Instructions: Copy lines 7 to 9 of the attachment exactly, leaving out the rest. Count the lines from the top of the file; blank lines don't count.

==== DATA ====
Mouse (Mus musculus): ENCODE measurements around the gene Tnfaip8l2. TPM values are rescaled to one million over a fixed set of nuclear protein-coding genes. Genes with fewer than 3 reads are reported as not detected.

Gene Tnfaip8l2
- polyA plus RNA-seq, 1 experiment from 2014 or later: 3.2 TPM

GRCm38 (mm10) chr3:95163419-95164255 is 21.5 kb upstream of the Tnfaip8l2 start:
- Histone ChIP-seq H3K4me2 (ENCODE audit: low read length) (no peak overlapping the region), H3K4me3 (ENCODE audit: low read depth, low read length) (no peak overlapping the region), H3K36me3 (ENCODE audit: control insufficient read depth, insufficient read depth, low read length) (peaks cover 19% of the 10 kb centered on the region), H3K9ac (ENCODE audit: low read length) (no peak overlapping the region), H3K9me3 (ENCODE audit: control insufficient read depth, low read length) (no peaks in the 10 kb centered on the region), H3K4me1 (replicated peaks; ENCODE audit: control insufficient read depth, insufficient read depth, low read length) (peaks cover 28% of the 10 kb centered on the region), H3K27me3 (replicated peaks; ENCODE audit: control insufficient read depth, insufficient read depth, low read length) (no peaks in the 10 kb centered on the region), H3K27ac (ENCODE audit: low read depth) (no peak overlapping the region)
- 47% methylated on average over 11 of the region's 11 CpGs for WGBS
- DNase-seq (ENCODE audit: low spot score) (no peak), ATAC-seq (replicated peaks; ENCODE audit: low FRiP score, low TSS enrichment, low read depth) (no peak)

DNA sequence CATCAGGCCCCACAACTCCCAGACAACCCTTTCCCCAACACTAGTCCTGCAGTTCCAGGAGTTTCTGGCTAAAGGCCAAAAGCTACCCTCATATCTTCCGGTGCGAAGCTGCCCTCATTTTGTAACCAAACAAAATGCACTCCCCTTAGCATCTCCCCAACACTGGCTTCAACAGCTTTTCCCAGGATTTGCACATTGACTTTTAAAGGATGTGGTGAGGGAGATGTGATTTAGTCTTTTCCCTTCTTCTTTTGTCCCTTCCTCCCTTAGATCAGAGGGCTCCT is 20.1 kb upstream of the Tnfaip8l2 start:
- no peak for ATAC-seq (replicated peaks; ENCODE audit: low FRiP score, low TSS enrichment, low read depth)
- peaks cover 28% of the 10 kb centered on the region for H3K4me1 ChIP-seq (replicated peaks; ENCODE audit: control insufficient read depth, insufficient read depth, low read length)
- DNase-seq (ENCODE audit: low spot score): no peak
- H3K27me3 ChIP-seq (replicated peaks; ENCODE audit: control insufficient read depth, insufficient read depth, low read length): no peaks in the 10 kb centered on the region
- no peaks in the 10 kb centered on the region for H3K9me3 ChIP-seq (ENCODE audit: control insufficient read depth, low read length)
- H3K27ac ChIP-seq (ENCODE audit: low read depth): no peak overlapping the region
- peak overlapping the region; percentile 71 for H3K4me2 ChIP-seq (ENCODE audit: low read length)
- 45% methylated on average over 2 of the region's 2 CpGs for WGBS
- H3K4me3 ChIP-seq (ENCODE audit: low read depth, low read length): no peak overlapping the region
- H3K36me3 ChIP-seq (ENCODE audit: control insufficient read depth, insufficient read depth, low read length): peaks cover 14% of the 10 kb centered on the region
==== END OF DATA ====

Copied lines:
- DNase-seq (ENCODE audit: low spot score) (no peak), ATAC-seq (replicated peaks; ENCODE audit: low FRiP score, low TSS enrichment, low read depth) (no peak)

DNA sequence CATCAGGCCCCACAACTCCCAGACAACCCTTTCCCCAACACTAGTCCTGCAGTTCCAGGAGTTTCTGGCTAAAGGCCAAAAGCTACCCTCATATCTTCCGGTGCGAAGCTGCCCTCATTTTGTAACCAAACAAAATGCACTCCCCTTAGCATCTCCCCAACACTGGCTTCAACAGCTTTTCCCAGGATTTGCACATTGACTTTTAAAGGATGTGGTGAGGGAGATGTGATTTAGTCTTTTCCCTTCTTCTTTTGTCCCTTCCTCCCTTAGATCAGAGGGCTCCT is 20.1 kb upstream of the Tnfaip8l2 start:
- no peak for ATAC-seq (replicated peaks; ENCODE audit: low FRiP score, low TSS enrichment, low read depth)